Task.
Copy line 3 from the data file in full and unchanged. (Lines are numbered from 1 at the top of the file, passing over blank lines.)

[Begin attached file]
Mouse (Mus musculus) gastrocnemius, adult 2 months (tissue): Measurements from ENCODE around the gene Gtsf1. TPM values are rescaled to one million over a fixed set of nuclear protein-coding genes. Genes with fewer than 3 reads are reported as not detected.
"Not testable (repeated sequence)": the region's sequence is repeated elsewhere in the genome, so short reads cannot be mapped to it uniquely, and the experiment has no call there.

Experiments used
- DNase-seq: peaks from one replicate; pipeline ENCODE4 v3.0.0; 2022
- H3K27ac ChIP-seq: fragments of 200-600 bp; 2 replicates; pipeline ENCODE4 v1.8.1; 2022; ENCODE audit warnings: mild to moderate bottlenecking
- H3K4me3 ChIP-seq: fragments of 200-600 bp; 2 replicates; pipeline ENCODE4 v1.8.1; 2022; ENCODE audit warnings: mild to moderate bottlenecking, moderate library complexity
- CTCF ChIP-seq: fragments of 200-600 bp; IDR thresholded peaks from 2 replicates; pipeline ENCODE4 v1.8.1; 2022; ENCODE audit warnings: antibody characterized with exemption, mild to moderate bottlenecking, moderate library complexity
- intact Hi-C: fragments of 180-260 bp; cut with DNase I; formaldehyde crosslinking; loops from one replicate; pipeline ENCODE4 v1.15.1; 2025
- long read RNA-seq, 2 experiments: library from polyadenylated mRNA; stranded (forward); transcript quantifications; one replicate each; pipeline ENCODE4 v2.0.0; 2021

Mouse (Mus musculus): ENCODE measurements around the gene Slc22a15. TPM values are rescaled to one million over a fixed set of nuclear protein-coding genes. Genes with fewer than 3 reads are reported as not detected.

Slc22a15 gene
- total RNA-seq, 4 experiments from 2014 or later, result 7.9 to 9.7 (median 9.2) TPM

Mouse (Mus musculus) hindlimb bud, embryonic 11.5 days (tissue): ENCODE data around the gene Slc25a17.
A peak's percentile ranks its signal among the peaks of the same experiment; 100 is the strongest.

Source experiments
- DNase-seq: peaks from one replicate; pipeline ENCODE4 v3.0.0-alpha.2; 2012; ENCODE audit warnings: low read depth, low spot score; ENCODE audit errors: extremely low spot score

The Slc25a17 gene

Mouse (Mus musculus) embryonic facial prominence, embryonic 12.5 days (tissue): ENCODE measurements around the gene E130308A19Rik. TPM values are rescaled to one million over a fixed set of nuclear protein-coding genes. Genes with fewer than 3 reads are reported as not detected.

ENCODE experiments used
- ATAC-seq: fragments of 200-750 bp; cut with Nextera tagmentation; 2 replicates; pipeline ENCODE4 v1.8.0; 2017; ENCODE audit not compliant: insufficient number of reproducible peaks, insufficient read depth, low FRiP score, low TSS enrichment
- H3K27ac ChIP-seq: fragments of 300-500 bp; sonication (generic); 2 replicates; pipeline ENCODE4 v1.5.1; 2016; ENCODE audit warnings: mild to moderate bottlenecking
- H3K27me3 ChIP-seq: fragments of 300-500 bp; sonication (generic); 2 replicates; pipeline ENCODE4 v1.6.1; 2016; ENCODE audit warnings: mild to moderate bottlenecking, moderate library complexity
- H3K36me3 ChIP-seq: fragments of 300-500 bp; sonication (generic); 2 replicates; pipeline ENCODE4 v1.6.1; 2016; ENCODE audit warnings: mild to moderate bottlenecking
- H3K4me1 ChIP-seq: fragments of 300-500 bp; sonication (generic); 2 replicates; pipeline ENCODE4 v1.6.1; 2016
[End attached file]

Experiments used